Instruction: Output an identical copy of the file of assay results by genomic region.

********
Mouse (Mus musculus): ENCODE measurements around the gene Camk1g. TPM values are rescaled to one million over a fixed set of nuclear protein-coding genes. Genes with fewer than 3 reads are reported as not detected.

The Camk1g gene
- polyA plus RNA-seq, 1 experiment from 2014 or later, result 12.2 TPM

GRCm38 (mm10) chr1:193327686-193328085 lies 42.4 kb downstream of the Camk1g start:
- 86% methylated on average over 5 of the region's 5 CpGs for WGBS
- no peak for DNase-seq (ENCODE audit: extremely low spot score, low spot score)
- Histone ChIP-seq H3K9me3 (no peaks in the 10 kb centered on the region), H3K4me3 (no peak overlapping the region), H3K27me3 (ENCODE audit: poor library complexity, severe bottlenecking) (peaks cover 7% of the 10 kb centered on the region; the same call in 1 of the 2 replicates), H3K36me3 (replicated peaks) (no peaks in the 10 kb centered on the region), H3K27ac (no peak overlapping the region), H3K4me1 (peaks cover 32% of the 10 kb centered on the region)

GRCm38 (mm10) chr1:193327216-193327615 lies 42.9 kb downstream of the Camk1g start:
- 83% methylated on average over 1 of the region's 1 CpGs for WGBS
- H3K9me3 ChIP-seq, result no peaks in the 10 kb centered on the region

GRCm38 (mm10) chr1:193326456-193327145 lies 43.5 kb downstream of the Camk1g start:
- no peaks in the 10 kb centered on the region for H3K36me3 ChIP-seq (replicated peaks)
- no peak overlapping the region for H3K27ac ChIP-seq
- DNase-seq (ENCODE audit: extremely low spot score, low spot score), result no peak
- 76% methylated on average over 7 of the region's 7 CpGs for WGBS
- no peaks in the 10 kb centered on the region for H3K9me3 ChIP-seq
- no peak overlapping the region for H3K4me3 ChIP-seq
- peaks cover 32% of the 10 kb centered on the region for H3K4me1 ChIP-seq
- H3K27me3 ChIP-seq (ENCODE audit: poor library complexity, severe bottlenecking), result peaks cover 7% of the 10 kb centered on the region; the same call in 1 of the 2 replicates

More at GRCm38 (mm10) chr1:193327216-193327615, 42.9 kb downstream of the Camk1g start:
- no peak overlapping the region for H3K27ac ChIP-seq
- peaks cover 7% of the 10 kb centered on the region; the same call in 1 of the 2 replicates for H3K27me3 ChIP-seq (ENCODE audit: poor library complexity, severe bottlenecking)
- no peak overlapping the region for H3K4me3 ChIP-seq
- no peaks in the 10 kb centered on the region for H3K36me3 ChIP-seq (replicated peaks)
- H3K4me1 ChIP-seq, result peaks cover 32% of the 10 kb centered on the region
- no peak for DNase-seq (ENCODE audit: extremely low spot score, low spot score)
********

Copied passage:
Mouse (Mus musculus): ENCODE measurements around the gene Camk1g. TPM values are rescaled to one million over a fixed set of nuclear protein-coding genes. Genes with fewer than 3 reads are reported as not detected.

The Camk1g gene
- polyA plus RNA-seq, 1 experiment from 2014 or later, result 12.2 TPM

GRCm38 (mm10) chr1:193327686-193328085 lies 42.4 kb downstream of the Camk1g start:
- 86% methylated on average over 5 of the region's 5 CpGs for WGBS
- no peak for DNase-seq (ENCODE audit: extremely low spot score, low spot score)
- Histone ChIP-seq H3K9me3 (no peaks in the 10 kb centered on the region), H3K4me3 (no peak overlapping the region), H3K27me3 (ENCODE audit: poor library complexity, severe bottlenecking) (peaks cover 7% of the 10 kb centered on the region; the same call in 1 of the 2 replicates), H3K36me3 (replicated peaks) (no peaks in the 10 kb centered on the region), H3K27ac (no peak overlapping the region), H3K4me1 (peaks cover 32% of the 10 kb centered on the region)

GRCm38 (mm10) chr1:193327216-193327615 lies 42.9 kb downstream of the Camk1g start:
- 83% methylated on average over 1 of the region's 1 CpGs for WGBS
- H3K9me3 ChIP-seq, result no peaks in the 10 kb centered on the region

GRCm38 (mm10) chr1:193326456-193327145 lies 43.5 kb downstream of the Camk1g start:
- no peaks in the 10 kb centered on the region for H3K36me3 ChIP-seq (replicated peaks)
- no peak overlapping the region for H3K27ac ChIP-seq
- DNase-seq (ENCODE audit: extremely low spot score, low spot score), result no peak
- 76% methylated on average over 7 of the region's 7 CpGs for WGBS
- no peaks in the 10 kb centered on the region for H3K9me3 ChIP-seq
- no peak overlapping the region for H3K4me3 ChIP-seq
- peaks cover 32% of the 10 kb centered on the region for H3K4me1 ChIP-seq
- H3K27me3 ChIP-seq (ENCODE audit: poor library complexity, severe bottlenecking), result peaks cover 7% of the 10 kb centered on the region; the same call in 1 of the 2 replicates

More at GRCm38 (mm10) chr1:193327216-193327615, 42.9 kb downstream of the Camk1g start:
- no peak overlapping the region for H3K27ac ChIP-seq
- peaks cover 7% of the 10 kb centered on the region; the same call in 1 of the 2 replicates for H3K27me3 ChIP-seq (ENCODE audit: poor library complexity, severe bottlenecking)
- no peak overlapping the region for H3K4me3 ChIP-seq
- no peaks in the 10 kb centered on the region for H3K36me3 ChIP-seq (replicated peaks)
- H3K4me1 ChIP-seq, result peaks cover 32% of the 10 kb centered on the region
- no peak for DNase-seq (ENCODE audit: extremely low spot score, low spot score)